It was March 3 in the press conference room at Bankers Life Fieldhouse in Indianapolis, and Katelynn Flaherty took the stand. The Michigan women’s basketball team had just lost its opening game of the Big Ten Tournament, ending its hopes of making the NCAA Tournament.

Clearly frustrated, Flaherty sat at the podium. The team shot 45 percent that day, and perhaps more solo attempts from Flaherty may have helped.

“Katelynn, was there a point where you just said, ‘I have got to start shooting it more?’ ” asked one reporter.

Flaherty answered humbly, as usual, remarking more about the flow of the game and playing for her teammates than about the fact that she’s the team’s best scorer. Her response veiled a sense of disappointment. 

Before the loss, Michigan was 9-9 in the conference and 18-12 overall. Not the strongest case for a NCAA Tournament bid, but strong enough that a solid showing at the conference tournament could have put them on the bubble.

The Wolverines led Iowa by 16 points at one point, but the Hawkeyes fought back to win. Flaherty put up 31 and broke Michigan’s single-season scoring record, but any positive notes were overshadowed by the loss.

Now, a month later, Flaherty has received Honorable Mention All-American recognition, but she’s neither a Big Ten champion nor had the opportunity to play in the NCAA Tournament.

The latter is the most disappointing, because it’s hard to picture an athlete as talented as Flaherty not playing in the NCAA Tournament. Seven months ago, she claimed her desire to help bring the team to the next level, a goal that involved making the 64-team field.

That was at the team media day in October, where much of the focus was on Flaherty.

Flaherty was just days away from the tip off of her second year as a Wolverine, and expectations were high. She followed her record-breaking freshman season with a Team USA tryout over the summer, but had missed the cut on the 12-person roster.

Among other things, her teammates discussed their own expectations for Katelynn, what it’s like to play alongside her, the ins and outs of her game as well as what she’s like off the court.

The general vibe her teammates gave off was that they all knew Flaherty was the team’s strongest player, but they also knew she would deflect the admiration. And just as much as she was humble, she was five times more driven. One teammate said that Flaherty’s biggest strength wasn’t her 3-point shooting or her ball-handling skills, but “her ability to do whatever it takes.”

Talking to her teammates, examining her biography and statistics and listening to Barnes Arico’s appraisals, it becomes clear that she is already one of the best players — if not the best — the program has ever seen.

At media day, Flaherty explained what she had taken away from the Team USA tryout, what parts of her game she’d worked on most in the offseason and, briefly, what her personal and team goals looked like.

She wanted to be a first-team All-Big Ten selection and an All-American. For the team, she wanted Michigan to win the Big Ten and make the NCAA Tournament.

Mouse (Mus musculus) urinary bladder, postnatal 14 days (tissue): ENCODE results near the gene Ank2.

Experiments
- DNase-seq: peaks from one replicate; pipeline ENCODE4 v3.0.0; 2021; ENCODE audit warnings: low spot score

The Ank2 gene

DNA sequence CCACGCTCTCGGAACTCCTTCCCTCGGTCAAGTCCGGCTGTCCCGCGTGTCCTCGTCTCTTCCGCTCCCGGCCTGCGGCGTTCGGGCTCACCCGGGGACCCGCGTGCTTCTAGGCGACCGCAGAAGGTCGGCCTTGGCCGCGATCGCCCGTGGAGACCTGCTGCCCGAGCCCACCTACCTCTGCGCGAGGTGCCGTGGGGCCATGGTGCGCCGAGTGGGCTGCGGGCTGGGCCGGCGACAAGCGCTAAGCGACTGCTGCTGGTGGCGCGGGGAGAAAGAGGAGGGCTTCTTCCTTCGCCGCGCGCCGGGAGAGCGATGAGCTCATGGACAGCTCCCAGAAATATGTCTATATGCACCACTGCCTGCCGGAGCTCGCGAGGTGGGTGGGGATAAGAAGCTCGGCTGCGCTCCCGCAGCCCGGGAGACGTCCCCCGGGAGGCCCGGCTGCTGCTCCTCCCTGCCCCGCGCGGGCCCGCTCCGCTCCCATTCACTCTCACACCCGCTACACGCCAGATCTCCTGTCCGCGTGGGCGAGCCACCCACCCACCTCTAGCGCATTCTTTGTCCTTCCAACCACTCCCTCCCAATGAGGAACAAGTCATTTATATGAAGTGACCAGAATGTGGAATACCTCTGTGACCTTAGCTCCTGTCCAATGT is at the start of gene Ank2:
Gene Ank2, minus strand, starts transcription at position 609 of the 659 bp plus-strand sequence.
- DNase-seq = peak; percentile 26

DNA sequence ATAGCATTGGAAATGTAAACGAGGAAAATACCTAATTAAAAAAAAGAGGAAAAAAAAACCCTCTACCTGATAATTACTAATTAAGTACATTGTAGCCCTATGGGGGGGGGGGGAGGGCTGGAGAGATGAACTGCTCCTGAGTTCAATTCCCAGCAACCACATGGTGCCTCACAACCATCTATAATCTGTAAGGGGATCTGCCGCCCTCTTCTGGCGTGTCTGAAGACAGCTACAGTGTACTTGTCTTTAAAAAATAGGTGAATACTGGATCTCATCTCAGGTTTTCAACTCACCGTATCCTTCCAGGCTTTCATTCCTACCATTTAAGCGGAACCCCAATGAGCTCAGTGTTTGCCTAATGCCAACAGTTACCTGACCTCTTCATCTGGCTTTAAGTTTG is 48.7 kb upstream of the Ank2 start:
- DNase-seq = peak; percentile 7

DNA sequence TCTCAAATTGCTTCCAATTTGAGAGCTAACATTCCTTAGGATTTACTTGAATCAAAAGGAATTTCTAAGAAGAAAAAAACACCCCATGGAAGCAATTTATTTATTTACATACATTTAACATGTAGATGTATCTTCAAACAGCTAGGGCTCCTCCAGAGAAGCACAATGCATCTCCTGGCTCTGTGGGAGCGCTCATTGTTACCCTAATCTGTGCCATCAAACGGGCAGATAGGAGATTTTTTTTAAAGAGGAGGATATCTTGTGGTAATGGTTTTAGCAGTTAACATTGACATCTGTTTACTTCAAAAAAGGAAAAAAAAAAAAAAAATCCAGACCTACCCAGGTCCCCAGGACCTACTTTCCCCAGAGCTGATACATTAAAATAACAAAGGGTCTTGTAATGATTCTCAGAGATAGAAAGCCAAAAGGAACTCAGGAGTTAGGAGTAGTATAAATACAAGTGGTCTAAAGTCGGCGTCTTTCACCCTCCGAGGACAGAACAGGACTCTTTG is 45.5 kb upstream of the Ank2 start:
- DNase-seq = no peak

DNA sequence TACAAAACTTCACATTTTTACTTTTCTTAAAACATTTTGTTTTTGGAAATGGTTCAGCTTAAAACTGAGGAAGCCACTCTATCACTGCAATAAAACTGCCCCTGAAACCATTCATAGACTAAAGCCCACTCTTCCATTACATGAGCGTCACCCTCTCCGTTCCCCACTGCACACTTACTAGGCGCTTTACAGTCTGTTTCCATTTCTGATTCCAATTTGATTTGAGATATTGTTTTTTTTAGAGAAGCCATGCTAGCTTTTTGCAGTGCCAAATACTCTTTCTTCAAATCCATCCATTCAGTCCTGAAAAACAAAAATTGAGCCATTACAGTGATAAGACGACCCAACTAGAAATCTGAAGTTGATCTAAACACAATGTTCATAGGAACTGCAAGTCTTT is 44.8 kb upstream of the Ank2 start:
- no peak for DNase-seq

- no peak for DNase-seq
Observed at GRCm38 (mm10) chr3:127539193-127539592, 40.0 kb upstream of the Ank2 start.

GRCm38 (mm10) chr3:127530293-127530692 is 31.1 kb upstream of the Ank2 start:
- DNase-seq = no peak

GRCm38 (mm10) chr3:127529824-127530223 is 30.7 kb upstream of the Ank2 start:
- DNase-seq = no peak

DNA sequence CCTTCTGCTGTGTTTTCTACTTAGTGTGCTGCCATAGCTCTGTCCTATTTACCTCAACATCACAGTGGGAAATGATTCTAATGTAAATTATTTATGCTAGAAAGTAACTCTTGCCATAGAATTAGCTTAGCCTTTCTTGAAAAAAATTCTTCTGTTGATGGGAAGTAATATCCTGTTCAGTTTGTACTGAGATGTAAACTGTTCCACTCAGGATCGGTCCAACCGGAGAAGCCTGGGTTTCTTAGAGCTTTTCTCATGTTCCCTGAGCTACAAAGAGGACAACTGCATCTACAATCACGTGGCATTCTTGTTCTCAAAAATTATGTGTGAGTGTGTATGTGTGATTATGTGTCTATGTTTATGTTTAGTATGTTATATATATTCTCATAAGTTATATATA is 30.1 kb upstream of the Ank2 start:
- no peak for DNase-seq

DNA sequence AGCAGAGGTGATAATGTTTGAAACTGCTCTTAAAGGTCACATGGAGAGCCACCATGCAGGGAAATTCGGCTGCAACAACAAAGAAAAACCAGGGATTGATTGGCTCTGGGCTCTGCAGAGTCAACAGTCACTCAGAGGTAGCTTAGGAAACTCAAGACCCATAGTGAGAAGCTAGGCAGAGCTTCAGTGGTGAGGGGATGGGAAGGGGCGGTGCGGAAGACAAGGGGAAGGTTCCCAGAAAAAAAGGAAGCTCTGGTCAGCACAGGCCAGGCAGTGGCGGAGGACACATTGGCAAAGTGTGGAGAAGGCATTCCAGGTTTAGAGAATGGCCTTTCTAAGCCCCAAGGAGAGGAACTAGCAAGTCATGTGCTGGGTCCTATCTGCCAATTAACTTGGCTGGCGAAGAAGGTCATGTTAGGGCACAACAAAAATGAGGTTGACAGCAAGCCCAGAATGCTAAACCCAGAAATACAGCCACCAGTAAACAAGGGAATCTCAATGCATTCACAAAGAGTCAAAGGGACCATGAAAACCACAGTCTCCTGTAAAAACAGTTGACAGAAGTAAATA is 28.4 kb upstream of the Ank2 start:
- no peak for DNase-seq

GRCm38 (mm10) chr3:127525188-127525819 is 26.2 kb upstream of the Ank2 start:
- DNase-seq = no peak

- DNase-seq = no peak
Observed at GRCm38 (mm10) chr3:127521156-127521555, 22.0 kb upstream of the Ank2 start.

Over the course of the season, she made her case for each individual accolade, but the team couldn’t sway the NCAA Tournament committee after falling short its effort to pick up big wins. Flaherty rarely faltered, scoring more than 15 points in all but three of Michigan’s 28 regular season games. She put up 22.3 points per game and remained one of the nation’s top-10 scorers all season, checking off another one of her goals with a first-team All-Big Ten selection.

She continued to amaze fans every time she hit a deep 3 or wove through opponents’ defenses. She made basketball look easy and headlines repetitive.

Each week, Flaherty scored in bunches against NCAA Tournament teams like Maryland, Ohio State and Michigan State. Against reputable, quality opponents, Flaherty powered one of the nation’s highest-scoring offenses. When mid-March rolled around, though, Michigan was left for the Women’s National Invitation Tournament, the second-rate bracket behind the Big Dance.

She lit up the WNIT during a semifinal run for the second straight year, but it was all just consolation. Michigan was hoping to make the NCAA Tournament in both seasons, and it feels like Flaherty has been missing out.

A player of Flaherty’s caliber deserves to compete on the national stage, Her postseason résumé shouldn’t list the WNIT. It should list the real thing. She doesn’t have the same talent around her like some of the aforementioned teams, and at times it feels like she carries the Wolverines, but those days may be over.

It’s important to note that Michigan is the right fit. Flaherty and Barnes Arico have known each other for years — a relationship that began when Flaherty was in middle school. She excels in the ‘2’ spot in Michigan’s guard-heavy system, and overall the Wolverines are improving. Each recruiting class continues to be better than the previous one, and potentially leading Michigan to the national spotlight would be indicative of her success.

An appearance would not only signify the Wolverines’ rising program, but also highlight what will inevitably be one of the greatest careers in the history of Michigan women’s basketball.

Halfway done with her college career, Flaherty hasn’t played in the NCAA Tournament. If she doesn’t before graduating, it would be severely disappointing.

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